5 Broken Cameras is a harrowing documentary and in retrospect not really ideal St Stephen’s Day viewing. Perhaps we should have watched Elf and tackled this one on another day. But then again, Herod murdering children is part of the Christmas story so facing up the violence of man to man at the time of the year is something we should do
5 Broken Cameras is:-
‘a deeply personal, first-hand account of life and non-violent resistance in Bil’in, a West Bank village surrounded by Israeli settlements. Shot by Palestinian farmer Emad Burnat, who bought his first camera in 2005 to record the birth of his youngest son, Gibreel, the film was co-directed by Burnat and Guy Davidi, an Israeli filmmaker’
Much of the footage is disturbing such as the moment when an Israeli soldier shoots a Palestinian in the leg or when soldiers come to arrest young lads in the village. It is uncomfortable viewing to see someone bleeding from a bullet wound and I’m not really sure it is something audiences around the world should be watching in cinemas. Is it OK to watch someone filmed dying in real life on Netflix while sitting in front of coal fire?
I have a reluctance to completely trust the viewpoint of one side which maybe comes from growing up in Northern Ireland. I know things can be manipulated to get points across. Not that there is necessarily anything wrong with trying to get your side of the story across, but just that there might be another side to the story and reminding yourself of that might mean that you can’t really get into the film.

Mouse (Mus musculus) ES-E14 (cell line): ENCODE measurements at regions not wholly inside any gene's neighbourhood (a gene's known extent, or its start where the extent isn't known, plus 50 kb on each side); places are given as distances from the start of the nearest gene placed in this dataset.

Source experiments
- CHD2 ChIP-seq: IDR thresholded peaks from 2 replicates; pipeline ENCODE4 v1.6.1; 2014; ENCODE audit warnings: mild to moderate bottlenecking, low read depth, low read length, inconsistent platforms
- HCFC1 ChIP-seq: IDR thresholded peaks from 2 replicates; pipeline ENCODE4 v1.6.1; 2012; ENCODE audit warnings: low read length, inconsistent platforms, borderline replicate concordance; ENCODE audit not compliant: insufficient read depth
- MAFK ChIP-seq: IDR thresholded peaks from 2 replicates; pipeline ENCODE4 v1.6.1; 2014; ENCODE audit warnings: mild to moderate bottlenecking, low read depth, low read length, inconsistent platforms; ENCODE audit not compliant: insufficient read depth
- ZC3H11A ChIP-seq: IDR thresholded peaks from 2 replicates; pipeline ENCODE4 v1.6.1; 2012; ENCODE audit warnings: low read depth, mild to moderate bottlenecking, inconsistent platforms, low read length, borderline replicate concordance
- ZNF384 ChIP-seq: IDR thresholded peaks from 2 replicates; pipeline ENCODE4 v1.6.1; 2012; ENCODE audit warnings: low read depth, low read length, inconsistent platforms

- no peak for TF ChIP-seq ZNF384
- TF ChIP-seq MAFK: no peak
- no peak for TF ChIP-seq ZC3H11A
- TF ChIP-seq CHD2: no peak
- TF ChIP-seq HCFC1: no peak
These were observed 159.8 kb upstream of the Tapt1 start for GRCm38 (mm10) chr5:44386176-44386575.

The real reason I can’t really trust the film is that I can’t quite believe how badly the Israeli armed forces, police and settlers come across in it. Why are they acting so violently towards these peaceful protestors? Why are they burning their olives trees? Why are they shooting the man in the leg? Surely people can’t acting so violently for no reason? They seem so callous and hard casually flinging grenades or whatever while walking toward protestors.
I appreciate that this film is a very personal film, so in many ways it is someone giving their point of view of the conflict. What perhaps makes it more than that is the video tape footage of things. To my eyes it does seem that the Israeli soldiers go far beyond any violence shown on the Palestinian side. The camera never lies. Or maybe it does. I’m never quite sure with documentaries.